Our second Foreign Correspondent has returned from her travels! Stacy, her husband, and her two children traveled to Istanbul and Jerusalem this summer. We outfitted them with a suitcase full of Tea before they left, asking them to share their adventures with us upon their return. Below is the final part 5 of their adventure.
The best part of our trip is being reunited with our family and friends. Of course, my husband was born and raised in Jerusalem, so his ties run deep. And I worked in Gaza and the West Bank and lived Ramallah for several years, so it’s a bit of a coming home for me too.
When we visit now, because they are older, our kids can play with their new cousins (more and more every year) and our friends’ kids. It’s fun to watch their friendships deepen each year. It’s also a great opportunity for them to work on their Arabic.
There is so much joy as we travel and spend time with our family. But there are difficulties. I would be remiss to not mention them too. One of the more difficult aspects of our trip is now that our son is seven, he is aware of the situation around us. He can’t help but notice the deteriorating political conditions and occupation surrounding him. It’s difficult to explain to him why we are pulled to the side at the airport for exhaustive questioning, why soldiers took his cousins – the bride and groom in full wedding attire – to a police station on the way to their own wedding, why there is a 25 foot high wall separating long standing Palestinian neighborhoods in half and long detours to get to a checkpoint to wait in line to be allowed to cross through. And then he asks why we can cross through the wall but so many of our friends and family cannot (we can because of our US passports but some of our friends and family cannot because they hold West Bank IDs which does not allow crossing from one side of the wall to the other). It’s difficult for an adult to comprehend this, but it is impossible for the children.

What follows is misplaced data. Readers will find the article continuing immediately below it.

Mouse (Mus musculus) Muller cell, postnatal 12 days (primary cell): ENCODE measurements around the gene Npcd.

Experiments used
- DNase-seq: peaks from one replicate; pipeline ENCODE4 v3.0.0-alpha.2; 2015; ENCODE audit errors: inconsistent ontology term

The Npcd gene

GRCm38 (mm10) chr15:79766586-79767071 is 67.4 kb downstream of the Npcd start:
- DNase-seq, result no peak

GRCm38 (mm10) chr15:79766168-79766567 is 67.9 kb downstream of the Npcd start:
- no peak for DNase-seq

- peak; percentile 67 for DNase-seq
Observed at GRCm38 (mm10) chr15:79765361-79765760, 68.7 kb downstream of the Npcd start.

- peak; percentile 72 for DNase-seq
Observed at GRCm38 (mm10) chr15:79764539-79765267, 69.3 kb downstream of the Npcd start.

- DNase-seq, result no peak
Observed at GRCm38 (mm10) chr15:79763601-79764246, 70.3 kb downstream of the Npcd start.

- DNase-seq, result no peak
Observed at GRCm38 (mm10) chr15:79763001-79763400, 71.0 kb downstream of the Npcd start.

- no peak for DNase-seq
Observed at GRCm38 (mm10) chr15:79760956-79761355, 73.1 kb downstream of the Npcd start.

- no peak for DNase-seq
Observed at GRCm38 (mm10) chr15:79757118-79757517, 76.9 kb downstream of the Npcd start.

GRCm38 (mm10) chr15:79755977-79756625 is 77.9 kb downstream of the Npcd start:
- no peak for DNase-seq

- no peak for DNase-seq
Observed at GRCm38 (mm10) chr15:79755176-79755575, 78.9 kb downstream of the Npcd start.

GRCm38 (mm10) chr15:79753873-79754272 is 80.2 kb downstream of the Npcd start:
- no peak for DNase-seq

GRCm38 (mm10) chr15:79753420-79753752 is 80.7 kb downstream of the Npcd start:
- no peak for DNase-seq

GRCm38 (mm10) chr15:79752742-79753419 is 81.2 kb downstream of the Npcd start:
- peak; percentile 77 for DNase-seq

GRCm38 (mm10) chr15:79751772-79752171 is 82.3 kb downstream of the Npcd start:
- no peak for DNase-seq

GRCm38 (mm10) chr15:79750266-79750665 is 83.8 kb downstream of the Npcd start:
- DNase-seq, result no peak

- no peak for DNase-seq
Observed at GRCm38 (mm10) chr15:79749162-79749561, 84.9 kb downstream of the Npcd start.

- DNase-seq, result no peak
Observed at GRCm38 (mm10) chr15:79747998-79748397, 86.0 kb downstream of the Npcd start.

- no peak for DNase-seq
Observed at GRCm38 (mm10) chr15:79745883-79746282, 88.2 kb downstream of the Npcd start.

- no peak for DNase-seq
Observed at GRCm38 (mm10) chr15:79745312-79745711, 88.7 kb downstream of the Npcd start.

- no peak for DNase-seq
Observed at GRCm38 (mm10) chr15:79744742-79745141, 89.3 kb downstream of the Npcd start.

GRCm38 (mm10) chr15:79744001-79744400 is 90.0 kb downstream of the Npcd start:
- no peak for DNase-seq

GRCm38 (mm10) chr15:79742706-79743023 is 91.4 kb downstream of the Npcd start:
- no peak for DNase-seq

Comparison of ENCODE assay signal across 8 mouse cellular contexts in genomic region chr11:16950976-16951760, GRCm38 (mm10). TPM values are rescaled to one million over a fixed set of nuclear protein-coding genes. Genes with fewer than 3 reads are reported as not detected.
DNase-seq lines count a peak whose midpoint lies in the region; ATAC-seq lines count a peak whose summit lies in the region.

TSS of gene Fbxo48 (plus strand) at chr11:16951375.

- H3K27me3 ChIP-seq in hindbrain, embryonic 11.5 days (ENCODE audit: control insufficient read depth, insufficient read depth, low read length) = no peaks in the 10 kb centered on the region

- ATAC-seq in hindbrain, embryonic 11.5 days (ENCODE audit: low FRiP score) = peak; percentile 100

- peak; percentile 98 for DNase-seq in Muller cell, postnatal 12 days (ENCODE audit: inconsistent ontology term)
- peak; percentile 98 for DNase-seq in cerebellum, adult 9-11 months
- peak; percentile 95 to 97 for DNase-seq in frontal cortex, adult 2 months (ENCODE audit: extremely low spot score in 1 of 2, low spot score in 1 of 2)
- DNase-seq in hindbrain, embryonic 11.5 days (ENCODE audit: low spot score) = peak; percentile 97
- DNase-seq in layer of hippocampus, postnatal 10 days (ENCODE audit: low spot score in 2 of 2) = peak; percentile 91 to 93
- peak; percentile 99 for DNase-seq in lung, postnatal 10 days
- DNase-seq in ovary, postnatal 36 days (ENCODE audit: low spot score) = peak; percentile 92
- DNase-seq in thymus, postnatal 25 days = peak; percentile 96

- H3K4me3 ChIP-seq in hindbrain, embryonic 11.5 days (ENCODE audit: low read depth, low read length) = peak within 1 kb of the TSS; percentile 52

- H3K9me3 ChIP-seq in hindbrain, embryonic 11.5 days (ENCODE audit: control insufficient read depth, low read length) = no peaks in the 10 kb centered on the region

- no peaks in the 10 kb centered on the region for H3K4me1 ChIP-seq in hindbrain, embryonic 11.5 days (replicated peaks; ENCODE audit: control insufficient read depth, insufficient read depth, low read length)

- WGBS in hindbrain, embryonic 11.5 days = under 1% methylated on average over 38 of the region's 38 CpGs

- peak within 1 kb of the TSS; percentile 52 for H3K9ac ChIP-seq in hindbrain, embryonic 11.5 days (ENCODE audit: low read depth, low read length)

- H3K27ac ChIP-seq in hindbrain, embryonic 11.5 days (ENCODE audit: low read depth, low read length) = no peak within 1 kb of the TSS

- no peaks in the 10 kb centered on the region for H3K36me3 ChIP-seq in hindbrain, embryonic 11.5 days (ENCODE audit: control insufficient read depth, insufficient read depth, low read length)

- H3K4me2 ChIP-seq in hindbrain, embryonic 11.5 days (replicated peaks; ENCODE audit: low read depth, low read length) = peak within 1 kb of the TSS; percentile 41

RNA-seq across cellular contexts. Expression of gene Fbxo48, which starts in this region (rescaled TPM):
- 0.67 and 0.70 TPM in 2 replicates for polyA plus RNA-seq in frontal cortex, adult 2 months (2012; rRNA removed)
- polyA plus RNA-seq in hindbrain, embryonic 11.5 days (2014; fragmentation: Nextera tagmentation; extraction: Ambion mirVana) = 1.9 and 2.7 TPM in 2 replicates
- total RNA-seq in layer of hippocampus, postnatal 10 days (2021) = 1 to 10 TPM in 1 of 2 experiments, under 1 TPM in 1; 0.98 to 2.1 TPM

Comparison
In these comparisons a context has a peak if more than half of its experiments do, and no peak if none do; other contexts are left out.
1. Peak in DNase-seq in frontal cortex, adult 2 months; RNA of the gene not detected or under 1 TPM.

Police holdup on the way to the wedding.
One evening, we were driving, and we heard the adhan, orMuslim call to prayer, over a loudspeaker. It’s beautiful and haunting at the same time. Our son asked about it, and I explained that many people say a prayer when they hear this call each day. He asked what they pray for. I sat kind of bewildered, trying to think of something to say and, before I had a chance, he answered his own question, “Maybe they’re praying for freedom and justice and friendship.” I think he’s exactly right.
It’s interesting and sad (and inevitable) to see the time your child first becomes aware that not everyone lives a carefree life. This is true for many, many people wherever you live, of course. But for him to not just see but to also feel such glaring disparity and question it at such a young age makes me sad for him because a piece of his innocence is lost, but proud too because he is an aware and sensitive and thinking person.
Our hope for tomorrow is a more just and livable life for the entire region. It will take leadership and bold steps and pragmatism which has been sorely lacking for decades. In the meantime, we will savor our lasting memories of the good times had, the love of our family, and the eager anticipation of next summer’s adventures.
Our Foreign Correspondent program is ongoing. If you’re interested in sharing your family’s international adventures with us you can find out more here.